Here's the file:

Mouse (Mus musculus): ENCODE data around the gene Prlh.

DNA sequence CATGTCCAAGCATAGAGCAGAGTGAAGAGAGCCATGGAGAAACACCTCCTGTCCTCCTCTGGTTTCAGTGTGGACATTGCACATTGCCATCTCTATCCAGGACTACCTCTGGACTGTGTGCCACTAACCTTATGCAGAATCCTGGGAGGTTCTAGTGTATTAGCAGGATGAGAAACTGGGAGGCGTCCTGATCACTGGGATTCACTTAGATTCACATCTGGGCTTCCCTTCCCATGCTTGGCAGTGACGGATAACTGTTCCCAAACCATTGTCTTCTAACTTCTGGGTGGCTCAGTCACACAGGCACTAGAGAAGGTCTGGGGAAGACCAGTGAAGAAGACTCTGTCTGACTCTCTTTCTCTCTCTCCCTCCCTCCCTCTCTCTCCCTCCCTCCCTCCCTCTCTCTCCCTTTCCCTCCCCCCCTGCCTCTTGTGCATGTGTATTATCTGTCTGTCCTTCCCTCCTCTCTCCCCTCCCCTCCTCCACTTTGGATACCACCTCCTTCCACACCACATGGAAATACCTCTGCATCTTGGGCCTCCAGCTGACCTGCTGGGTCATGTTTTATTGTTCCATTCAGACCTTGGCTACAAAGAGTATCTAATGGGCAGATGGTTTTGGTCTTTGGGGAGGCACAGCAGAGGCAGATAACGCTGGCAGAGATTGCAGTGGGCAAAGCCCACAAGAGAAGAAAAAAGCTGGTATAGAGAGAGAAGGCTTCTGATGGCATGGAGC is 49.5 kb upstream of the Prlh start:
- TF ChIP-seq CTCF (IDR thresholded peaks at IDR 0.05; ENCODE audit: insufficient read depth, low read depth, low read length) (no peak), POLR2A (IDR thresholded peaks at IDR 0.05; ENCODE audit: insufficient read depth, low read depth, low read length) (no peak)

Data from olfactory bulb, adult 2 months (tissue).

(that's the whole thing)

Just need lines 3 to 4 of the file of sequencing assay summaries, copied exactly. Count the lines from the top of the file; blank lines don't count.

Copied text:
- TF ChIP-seq CTCF (IDR thresholded peaks at IDR 0.05; ENCODE audit: insufficient read depth, low read depth, low read length) (no peak), POLR2A (IDR thresholded peaks at IDR 0.05; ENCODE audit: insufficient read depth, low read depth, low read length) (no peak)

Data from olfactory bulb, adult 2 months (tissue).